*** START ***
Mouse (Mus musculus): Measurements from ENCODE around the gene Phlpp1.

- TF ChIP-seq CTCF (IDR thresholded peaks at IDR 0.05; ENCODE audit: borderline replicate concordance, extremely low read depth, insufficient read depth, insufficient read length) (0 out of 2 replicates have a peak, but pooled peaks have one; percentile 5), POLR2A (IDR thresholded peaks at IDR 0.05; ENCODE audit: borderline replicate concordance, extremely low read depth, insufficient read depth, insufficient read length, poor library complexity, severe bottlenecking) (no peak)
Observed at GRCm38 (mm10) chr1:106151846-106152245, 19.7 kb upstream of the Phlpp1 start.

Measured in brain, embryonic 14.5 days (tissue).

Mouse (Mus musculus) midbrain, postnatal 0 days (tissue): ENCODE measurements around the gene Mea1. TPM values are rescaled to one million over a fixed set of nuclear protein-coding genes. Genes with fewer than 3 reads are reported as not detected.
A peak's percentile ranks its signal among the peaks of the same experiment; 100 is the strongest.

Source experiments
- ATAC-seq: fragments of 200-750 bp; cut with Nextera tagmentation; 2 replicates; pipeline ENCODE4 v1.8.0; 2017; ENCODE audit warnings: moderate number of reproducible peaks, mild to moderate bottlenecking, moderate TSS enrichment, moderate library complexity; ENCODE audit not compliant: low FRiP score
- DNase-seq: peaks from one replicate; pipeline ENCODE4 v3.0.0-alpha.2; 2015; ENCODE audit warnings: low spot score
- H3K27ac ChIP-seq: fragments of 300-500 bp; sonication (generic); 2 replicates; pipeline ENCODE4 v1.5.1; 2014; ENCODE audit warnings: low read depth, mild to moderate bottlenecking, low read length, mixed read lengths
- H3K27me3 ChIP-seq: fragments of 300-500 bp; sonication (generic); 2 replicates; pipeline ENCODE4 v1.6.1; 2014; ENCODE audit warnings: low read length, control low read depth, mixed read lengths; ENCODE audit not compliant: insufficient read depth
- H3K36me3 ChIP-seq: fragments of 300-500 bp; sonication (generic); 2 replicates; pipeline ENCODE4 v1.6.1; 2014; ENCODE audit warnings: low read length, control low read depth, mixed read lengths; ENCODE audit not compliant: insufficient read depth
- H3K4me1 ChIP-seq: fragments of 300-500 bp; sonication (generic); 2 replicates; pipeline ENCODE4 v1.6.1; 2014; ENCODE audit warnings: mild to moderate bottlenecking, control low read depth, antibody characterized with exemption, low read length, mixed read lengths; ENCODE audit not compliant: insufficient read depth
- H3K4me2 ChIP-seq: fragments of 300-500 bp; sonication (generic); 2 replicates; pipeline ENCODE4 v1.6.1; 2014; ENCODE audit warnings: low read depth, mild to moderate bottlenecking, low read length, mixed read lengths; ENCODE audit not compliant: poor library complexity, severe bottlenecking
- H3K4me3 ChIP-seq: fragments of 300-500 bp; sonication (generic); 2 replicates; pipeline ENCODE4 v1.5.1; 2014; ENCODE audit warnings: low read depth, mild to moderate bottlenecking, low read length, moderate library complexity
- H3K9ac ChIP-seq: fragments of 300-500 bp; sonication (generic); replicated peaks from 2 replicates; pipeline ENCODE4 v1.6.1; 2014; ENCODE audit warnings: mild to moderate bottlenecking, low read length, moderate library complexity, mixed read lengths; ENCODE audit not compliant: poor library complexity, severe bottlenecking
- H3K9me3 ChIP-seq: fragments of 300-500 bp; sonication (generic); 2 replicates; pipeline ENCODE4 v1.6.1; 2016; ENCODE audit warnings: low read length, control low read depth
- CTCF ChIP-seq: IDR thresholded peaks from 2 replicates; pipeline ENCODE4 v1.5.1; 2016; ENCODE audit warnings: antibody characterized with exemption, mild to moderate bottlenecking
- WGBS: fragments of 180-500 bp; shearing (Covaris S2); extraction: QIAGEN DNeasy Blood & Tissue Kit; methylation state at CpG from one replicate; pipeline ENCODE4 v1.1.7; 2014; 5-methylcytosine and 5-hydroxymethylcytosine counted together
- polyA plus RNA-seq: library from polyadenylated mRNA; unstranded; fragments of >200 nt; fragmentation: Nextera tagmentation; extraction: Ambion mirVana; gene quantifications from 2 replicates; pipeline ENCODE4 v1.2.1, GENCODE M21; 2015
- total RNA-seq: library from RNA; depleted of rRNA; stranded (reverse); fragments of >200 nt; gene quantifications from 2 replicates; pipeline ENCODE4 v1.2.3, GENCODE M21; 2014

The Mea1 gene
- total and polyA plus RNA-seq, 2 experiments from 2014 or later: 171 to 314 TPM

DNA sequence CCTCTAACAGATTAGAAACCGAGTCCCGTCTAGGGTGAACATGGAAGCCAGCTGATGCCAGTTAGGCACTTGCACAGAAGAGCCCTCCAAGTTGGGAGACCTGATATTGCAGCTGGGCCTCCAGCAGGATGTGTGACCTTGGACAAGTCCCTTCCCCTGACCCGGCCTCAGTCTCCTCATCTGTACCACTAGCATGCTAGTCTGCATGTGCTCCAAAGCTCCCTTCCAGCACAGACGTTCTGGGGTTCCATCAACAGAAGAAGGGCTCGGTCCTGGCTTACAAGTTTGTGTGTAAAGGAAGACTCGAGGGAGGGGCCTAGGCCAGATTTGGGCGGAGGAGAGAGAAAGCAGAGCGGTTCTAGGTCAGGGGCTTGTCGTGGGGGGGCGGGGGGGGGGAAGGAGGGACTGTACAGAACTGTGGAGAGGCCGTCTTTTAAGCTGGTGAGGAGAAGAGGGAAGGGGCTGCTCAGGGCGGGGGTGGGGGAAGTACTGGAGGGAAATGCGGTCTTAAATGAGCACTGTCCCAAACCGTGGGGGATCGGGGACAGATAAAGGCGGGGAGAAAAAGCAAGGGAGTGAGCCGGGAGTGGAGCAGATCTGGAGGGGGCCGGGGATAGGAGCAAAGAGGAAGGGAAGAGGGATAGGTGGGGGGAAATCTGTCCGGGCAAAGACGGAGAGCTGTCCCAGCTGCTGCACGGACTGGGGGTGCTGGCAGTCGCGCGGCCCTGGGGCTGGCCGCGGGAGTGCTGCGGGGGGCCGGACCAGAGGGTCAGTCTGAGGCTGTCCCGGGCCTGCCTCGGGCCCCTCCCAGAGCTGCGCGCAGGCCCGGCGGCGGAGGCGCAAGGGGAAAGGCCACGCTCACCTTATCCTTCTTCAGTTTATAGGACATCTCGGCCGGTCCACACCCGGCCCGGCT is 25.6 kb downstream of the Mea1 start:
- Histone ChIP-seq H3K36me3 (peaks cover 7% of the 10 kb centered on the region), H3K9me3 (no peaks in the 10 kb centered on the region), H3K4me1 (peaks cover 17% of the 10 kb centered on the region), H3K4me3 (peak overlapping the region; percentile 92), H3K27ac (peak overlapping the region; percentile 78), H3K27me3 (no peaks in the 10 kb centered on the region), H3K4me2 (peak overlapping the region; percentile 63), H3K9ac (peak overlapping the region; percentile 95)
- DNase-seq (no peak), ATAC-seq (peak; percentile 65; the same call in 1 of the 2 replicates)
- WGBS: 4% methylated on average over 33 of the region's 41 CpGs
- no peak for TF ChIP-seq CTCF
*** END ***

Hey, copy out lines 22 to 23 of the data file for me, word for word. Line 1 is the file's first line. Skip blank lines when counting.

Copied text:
The Mea1 gene
- total and polyA plus RNA-seq, 2 experiments from 2014 or later: 171 to 314 TPM